California’s Long-Dry Tulare Lake Has Returned

Record-breaking snowpack and storms have flooded hundreds of acres of agricultural land in the state’s San Joaquin Valley

Flooded road
Floodwaters cover a street in the reemerging Tulare Lake, in California’s Central Valley, on April 14, 2023 in Corcoran, California. Mario Tama / Getty Images

A dormant lake in California has refilled for the first time in decades, after a series of intense storms and meltwater from record snowfall flooded the state.

The waters have inundated the long-dry basin of Tulare Lake, submerging hundreds of acres of cotton, tomato and pistachio fields, as well as homes, roads and power infrastructure, writes Dani Anguiano for the Guardian, causing hundreds of millions in damages. Experts estimate the water will remain for at least a year before it evaporates. 

Located in the lowlands of the San Joaquin Valley in central California, Tulare Lake was once the largest body of freshwater west of the Mississippi. But in the 1800s, settlers drained the lake for farmland and forced the Tachi Yokut tribe, who lived on its shores, out of the area. The Tachi Yokut tribe once relied on the lake for food, shelter and as a trade route, reports Soreath Hok for NPR. Now, they live a few miles away on a reservation called the Santa Rosa Rancheria. 

“This lake—this is who we are,” Robert Jeff, the vice chairman of the tribe, tells NPR. “This is where we belong—is right here. We’re lake people. Everything that we lived off of was offered to us by this lake.”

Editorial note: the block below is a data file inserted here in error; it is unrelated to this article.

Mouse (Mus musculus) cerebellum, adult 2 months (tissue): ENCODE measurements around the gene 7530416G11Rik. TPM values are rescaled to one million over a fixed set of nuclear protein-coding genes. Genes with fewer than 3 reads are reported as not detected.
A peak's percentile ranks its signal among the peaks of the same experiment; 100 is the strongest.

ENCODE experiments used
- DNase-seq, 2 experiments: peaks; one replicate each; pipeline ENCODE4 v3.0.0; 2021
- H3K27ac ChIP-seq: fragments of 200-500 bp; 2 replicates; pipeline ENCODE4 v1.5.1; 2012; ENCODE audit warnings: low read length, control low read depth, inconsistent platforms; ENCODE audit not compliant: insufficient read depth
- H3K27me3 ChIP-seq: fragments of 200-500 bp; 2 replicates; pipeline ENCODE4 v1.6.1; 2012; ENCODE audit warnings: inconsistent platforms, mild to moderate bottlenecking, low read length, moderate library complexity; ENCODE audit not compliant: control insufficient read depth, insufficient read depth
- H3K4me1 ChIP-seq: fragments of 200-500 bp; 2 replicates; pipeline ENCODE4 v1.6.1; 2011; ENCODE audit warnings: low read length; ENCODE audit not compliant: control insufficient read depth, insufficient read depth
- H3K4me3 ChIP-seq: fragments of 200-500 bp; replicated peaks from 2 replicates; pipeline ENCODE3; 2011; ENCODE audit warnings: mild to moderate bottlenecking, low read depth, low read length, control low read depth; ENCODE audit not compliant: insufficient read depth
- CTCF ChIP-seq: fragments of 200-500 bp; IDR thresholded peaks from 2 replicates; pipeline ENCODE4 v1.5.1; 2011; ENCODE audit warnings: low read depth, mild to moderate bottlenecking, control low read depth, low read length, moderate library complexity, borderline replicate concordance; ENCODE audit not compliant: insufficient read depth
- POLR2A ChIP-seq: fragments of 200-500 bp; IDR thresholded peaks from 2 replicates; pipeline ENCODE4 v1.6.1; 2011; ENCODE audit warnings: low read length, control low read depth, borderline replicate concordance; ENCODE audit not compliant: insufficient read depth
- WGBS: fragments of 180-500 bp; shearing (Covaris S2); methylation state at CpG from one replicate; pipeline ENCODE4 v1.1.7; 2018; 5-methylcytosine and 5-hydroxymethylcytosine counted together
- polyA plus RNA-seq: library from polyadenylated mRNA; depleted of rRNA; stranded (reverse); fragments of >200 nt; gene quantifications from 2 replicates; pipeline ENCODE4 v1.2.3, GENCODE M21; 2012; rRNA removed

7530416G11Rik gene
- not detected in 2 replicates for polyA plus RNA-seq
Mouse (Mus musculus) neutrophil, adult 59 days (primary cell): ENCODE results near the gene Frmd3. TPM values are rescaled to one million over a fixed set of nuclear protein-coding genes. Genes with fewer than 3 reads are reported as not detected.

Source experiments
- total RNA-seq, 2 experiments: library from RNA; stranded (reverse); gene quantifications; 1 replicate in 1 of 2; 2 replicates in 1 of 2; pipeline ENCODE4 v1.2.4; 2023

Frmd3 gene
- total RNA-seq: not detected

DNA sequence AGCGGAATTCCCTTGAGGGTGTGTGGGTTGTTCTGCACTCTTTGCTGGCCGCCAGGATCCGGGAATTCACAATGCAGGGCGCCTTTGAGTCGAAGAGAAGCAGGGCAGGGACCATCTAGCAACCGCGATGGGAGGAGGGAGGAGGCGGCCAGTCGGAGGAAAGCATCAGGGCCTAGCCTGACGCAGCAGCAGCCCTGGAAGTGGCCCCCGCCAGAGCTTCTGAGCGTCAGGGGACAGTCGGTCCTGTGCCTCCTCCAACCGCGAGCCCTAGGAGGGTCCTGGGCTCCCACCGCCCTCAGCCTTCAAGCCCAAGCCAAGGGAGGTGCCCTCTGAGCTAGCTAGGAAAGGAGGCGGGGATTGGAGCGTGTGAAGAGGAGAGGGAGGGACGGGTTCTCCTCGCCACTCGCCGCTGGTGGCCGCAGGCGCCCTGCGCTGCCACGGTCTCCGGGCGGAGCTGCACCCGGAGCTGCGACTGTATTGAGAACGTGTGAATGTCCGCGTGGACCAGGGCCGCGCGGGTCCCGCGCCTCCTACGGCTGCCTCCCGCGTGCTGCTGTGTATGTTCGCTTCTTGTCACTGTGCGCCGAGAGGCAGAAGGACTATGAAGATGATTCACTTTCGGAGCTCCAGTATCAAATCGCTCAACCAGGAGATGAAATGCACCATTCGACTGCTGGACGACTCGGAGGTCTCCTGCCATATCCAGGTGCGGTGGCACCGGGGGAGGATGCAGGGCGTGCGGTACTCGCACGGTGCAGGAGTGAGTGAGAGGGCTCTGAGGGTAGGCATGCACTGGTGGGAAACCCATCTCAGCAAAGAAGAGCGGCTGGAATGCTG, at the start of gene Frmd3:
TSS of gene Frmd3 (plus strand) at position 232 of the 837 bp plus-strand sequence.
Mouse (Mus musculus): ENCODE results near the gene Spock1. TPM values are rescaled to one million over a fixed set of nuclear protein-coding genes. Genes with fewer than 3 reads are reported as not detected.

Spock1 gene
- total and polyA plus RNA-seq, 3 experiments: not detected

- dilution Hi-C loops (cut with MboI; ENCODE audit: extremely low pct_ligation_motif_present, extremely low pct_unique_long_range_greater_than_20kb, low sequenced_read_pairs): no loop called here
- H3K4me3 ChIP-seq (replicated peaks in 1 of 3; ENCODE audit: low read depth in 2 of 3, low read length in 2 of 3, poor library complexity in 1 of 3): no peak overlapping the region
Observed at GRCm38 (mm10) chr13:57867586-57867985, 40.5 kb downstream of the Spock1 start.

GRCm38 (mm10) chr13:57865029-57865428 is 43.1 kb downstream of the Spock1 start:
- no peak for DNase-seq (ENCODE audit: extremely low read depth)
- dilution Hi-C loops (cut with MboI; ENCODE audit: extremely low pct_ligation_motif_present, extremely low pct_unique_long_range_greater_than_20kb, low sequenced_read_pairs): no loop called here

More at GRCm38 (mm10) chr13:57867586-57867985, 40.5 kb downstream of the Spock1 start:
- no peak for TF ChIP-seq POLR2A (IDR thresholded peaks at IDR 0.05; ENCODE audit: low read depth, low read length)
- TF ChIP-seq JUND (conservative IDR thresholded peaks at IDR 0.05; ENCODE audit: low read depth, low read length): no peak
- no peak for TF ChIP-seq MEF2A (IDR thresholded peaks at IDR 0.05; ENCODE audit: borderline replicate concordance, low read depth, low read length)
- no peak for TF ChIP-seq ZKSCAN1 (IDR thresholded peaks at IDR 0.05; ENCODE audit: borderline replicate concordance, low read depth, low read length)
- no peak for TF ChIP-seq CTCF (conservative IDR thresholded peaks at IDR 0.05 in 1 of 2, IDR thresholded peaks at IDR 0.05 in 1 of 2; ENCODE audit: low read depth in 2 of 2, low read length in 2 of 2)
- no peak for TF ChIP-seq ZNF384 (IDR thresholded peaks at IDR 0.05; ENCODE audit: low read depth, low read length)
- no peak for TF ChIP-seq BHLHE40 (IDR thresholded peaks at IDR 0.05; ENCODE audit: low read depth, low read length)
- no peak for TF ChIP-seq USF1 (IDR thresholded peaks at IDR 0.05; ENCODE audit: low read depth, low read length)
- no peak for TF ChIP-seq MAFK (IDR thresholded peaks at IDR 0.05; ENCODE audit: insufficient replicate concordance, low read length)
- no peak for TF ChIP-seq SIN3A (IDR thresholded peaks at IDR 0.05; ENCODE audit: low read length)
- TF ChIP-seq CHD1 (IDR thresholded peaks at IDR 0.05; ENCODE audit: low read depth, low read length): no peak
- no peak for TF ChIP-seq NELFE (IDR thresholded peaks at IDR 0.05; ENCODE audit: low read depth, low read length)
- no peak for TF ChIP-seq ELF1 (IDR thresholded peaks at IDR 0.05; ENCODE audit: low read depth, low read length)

The lake now stretches about 111,000 acres, just a fraction of its historical size of nearly 512,000 acres (800 square miles), and it’s currently five to seven feet deep. Fish have populated its waters, and birds have flocked to its shores. But the lake’s return—which was welcomed with a ceremony from tribal members—also means devastation for some local families. 

“We have to start over from the bottom,” Javier De La Cruz, an assistant manager at Foster Farms, tells the Los Angeles Times’ Robert Gauthier and Melissa Gomez.

De La Cruz lived on a ranch in the lake basin with his partner and seven children, and there, he helped care for more than a million chickens, per the publication. Then, on March 18, water flooded the property, and the family only had time to grab some clothes and documents before leaving their house. 

In the valley, small family farms sit beside huge megafarms, and some people fear the effects of the flooding will be felt unequally, per the Guardian’s Katharine Gammon.

Though it is considered private property, the lake has drawn visitors to its shoreline—but it isn’t safe to swim or recreate in, per the Guardian. “It’s farmland, underwater,” Nate Ferrier of the Kings County sheriff’s office tells the publication. “You’ve got diesel fuel, oil, manure, chemicals used to kill bugs and stuff. You’ve got a whole lot of things floating around.”

But some environmentalists and members of the Tachi Yokut tribe are advocating for the lake to remain, which they say would help restore ecological balance and perhaps make the region more resilient to future floods with climate change, per the L.A. Times’ Ian James. The Central Valley has been sinking and facing lower drinking water quality due to overpumping of groundwater for agriculture, per the publication. Farmers overdraw the aquifer by about 820,000 acre-feet per year, and the region has long experienced drought. Maintaining the lake, advocates say, could help replenish the aquifer.

“It’s sad to see some of this stuff flooded and sad to see the homes hurt and sad to see the farming industry take a hit, but it’s also quite an event. This lake was always here, and it’s kind of supposed to be here, if you think about it,” Ferrier tells NBC News’ Evan Bush. “We all prayed for rain. We just all prayed a little too hard.”

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